Blue Jays fans have invaded Buffalo's Coca-Cola Field in 2013. (The Canadian Press)BUFFALO – It seems to be a match made in heaven, one that took years to finally come to fruition. A new logo, new players, and new affiliation have added up to big business for the Buffalo Bisons. The Triple-A baseball team is in the first year of a new partnership with the Toronto Blue Jays.
It didn’t take long to see the positive effects of the deal, for the teams on both sides of the border.
“It’s been great. Our attendance is up . . . When we compare game-to-game we’re probably going to be up about 1,000 a game,” said Bisons vice president and general manager Mike Buczkowski.
“It’s done everything we hoped it would do from a business standpoint. There’s more Canadians coming here and more fans from Buffalo and Western New York going to Toronto.”
On any given game day at Coca-Cola Field – a beautiful minor-league park with a big-league feel and amenities – there are Blue Jays jerseys and t-shirts throughout the crowds of 10,000+. Buczkowski says Canadians in the Niagara region have always made the trip to see affordable baseball in Buffalo, but the Blue Jays affiliation has brought even more fans across the border.
“We attribute a lot of [the increase] to Canadian fans,” Buczkowski said. “Probably of that increase from what we can tell, almost half of that is Canadian fans. The others are just fans from Western New York who want to see a competitive team.”
The Bisons were the top affiliate of the New York Mets up until last year. And despite being the feeder team for a fellow New York team with a long history, there’s more love for the Blue Jays.
“Far more [Blue Jays] jerseys than Mets last year,” Buczkowski said. “But there’s always been Blue Jays jerseys here from people that are just baseball fans who come down, but far more this year.
“What we’re seeing with Canadian fans coming down is, Toronto is a major-league baseball market, we’re seeing more of their fans who want to come down to specifically see Ricky Romero pitch, they want to see [Kyle] Drabek pitch.”
The on-field results have been promising, too. The Bisons are fighting for a playoff spot with just a couple weeks left in the season. As of Monday, they trailed the first-place Rochester Red Wings by 3.5 games in their division, and are just 1.5 games behind in the wild-card race.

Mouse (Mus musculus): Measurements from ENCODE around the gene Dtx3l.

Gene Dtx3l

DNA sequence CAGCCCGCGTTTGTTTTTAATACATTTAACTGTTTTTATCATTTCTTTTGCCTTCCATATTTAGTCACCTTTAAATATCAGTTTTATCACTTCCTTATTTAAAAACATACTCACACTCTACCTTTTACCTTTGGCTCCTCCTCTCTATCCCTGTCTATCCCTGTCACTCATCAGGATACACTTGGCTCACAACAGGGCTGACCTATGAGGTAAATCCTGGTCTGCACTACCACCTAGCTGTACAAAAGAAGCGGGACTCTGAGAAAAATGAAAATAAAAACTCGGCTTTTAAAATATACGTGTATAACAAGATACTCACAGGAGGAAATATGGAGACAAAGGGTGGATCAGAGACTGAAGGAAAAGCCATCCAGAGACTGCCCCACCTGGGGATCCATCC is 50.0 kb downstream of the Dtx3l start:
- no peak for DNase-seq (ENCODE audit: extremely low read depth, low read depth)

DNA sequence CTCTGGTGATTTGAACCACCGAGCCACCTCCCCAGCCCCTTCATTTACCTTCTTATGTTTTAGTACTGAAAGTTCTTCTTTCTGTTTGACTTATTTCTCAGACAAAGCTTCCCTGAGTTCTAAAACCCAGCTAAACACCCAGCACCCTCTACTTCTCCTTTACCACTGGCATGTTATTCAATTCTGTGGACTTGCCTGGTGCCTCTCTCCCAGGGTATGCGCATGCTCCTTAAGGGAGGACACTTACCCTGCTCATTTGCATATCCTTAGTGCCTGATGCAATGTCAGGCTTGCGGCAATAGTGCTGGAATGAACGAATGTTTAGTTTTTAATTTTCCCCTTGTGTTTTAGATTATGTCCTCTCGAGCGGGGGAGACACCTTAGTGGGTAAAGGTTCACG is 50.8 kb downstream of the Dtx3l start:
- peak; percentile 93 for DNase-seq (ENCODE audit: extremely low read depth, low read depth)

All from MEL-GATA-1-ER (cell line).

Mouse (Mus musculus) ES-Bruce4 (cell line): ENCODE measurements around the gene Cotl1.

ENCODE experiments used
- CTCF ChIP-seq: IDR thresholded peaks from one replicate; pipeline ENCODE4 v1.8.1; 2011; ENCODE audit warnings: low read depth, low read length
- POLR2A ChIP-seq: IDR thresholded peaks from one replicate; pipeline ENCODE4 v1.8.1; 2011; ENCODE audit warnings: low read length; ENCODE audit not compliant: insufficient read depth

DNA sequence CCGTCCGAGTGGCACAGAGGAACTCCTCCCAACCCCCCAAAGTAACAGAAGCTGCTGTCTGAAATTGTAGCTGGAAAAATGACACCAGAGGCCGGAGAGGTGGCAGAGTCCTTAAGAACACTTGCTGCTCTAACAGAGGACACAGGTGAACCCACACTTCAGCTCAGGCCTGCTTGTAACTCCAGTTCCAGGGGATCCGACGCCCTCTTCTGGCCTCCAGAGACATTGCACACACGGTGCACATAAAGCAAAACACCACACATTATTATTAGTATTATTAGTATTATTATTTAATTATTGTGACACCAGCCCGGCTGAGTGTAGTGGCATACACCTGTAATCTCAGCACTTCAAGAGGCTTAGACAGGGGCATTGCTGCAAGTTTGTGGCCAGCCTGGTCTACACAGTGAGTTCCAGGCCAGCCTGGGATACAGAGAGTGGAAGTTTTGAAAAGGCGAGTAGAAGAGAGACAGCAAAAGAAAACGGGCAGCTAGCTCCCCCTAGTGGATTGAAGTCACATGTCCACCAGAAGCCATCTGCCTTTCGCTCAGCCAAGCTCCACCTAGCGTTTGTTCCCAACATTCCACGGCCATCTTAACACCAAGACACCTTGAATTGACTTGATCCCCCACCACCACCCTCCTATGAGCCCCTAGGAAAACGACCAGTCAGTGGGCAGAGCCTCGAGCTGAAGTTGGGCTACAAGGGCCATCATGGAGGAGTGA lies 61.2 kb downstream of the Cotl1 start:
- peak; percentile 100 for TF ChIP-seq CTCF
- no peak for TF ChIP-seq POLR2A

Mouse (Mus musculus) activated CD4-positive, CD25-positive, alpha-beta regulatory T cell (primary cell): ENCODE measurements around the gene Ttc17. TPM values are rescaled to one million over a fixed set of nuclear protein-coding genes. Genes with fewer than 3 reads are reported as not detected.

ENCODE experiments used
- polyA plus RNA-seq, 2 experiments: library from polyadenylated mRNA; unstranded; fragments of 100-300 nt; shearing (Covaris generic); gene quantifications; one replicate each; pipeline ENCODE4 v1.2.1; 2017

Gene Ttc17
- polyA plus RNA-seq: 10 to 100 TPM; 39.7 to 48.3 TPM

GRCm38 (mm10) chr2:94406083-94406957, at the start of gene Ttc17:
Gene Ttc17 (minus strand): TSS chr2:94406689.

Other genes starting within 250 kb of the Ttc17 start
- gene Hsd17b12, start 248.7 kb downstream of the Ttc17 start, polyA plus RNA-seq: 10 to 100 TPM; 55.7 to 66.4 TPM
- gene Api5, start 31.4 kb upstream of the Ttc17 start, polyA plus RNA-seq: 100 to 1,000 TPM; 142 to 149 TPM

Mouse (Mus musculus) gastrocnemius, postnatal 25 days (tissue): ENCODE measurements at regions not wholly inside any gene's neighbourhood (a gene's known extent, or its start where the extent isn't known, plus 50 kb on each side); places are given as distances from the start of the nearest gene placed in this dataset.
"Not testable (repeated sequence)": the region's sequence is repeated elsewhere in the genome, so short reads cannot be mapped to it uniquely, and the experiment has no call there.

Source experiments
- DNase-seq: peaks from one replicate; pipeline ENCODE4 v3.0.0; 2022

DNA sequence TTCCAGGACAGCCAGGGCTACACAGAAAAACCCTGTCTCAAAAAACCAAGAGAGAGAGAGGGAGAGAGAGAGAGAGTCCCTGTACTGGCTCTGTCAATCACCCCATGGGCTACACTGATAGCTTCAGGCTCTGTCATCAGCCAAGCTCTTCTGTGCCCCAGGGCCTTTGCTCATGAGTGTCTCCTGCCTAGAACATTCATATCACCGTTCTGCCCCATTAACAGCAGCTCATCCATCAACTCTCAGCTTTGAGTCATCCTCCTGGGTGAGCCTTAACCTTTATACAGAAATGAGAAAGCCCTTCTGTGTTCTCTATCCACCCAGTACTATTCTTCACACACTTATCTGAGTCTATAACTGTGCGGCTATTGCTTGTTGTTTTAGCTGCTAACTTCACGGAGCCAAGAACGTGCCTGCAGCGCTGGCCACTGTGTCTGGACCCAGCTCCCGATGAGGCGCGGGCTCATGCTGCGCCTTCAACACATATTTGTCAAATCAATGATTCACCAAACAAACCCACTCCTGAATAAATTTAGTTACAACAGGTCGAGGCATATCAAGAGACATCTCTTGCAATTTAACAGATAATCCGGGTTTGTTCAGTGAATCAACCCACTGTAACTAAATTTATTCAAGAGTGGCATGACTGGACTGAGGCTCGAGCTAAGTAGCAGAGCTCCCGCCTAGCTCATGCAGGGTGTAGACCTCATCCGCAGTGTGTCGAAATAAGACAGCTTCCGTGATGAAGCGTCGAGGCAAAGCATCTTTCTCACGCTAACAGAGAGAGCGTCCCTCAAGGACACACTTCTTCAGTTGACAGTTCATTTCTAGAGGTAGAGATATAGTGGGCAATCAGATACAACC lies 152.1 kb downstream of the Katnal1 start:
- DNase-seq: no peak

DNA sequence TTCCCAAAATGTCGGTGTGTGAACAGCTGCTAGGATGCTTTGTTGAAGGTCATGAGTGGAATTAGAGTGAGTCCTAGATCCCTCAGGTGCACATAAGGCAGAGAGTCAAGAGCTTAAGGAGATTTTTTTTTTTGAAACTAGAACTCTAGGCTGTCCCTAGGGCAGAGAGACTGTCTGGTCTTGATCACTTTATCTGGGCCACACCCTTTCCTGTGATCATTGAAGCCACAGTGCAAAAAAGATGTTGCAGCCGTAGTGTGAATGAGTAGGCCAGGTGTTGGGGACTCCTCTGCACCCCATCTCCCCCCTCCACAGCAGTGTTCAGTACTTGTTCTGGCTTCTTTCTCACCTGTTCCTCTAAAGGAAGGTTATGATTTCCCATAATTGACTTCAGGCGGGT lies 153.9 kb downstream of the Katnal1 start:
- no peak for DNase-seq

Success at the Triple-A level is a double-edged sword for most teams and players. Major-league rosters are the No. 1 priority, regardless of minor-league pennant races. Just last week, during a crucial homestand against the Red Wings, the Blue Jays recalled Munenori Kawasaki, Kevin Pillar and Anthony Gose from Buffalo. It can make fielding competitive teams at all levels a difficult balancing act.
“We know the major-league team comes first,” said Buczkowski, who has been the Bisons’ GM since 1994. “We know that’s what we’re here for first. We know we’re here for development. And there is nobody happier than everyone in our organization when a guy gets called up.
“One of the things the Jays understand about Buffalo is that we have two major-league teams here so people want to see us win – they know when we lose a guy, let’s get another guy here whether it’s a kid up from Double-A or a free-agent player. They’ve been great about that. They’ve made moves in season … that kept us with a chance with a couple weeks left to still make the playoffs. The Jays have done a great job in replenishing our roster. “
The constant movement of players makes marketing a Blue Jays jerseys at Coca-Cola Field. (Ian Denomme/Yahoo! Sports)challenge as well. Last week the Bisons “took a bit of a gamble” and had a Kawasaki t-shirt give away. The next day, he was gone. It could have just as easily happened the day of or day before.
“A lot of what we do in our marketing usually does not focus on individual players,” Buczkowski said. “With the advent of social media we’re able to do stuff on the fly when we get a rehab guy. But rarely will you ever see us use a player image in an ad. . . It’s a little bit more ‘Catch tomorrow’s Blue Jays today.’”
When Blue Jays star Jose Reyes was rehabbing his ankle injury in Buffalo, some quick-thinking marketing combined with an already-planned promotion resulted in sellout crowds of 18,000.
The benefits of the affiliation are obvious and have paid immediate dividends. So what took so long for them to get together? It was really just a matter of timing.
“[The Blue Jays] were in Syracuse for such a long time,” Buczkowski said. “Toronto just was never on the map because of that long-standing relationship [with Syracuse]. It was a great thing for the Jays. So we went with Cleveland and we had all kinds of success with Cleveland, for 14 years we never even really looked to chance our affiliation.”
The Blue Jays’ affiliation with the Syracuse Cheifs lasted from 1978 to 2008. With the Bisons committed to the Indians, the Blue Jays signed an agreement with the Las Vegas 51s of the Pacific Coast League. The Blue Jays spent 2009 to 2012 in Vegas. Meanwhile, the Indians moved their Triple-A team to Columbus and Buffalo went looking for a new partner. They found one in the Mets while the Blue Jays were in Vegas. Finally, last summer the timing was right and the teams got together.
“Everything they’ve done with their system and being successful at the minor-league level, it made it a pretty easy decision for us,” Buczkowski said.